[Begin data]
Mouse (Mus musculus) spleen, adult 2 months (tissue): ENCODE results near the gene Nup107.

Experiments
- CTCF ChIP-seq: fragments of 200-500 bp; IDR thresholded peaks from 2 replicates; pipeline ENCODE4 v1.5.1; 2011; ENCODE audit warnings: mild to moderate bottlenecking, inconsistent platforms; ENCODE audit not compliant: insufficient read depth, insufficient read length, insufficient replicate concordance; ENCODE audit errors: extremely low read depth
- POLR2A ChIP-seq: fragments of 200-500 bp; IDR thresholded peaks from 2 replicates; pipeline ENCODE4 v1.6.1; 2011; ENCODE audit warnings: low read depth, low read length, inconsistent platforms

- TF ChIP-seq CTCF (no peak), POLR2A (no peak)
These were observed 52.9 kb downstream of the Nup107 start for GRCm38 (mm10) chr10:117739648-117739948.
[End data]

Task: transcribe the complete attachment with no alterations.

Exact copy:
Mouse (Mus musculus) spleen, adult 2 months (tissue): ENCODE results near the gene Nup107.

Experiments
- CTCF ChIP-seq: fragments of 200-500 bp; IDR thresholded peaks from 2 replicates; pipeline ENCODE4 v1.5.1; 2011; ENCODE audit warnings: mild to moderate bottlenecking, inconsistent platforms; ENCODE audit not compliant: insufficient read depth, insufficient read length, insufficient replicate concordance; ENCODE audit errors: extremely low read depth
- POLR2A ChIP-seq: fragments of 200-500 bp; IDR thresholded peaks from 2 replicates; pipeline ENCODE4 v1.6.1; 2011; ENCODE audit warnings: low read depth, low read length, inconsistent platforms

- TF ChIP-seq CTCF (no peak), POLR2A (no peak)
These were observed 52.9 kb downstream of the Nup107 start for GRCm38 (mm10) chr10:117739648-117739948.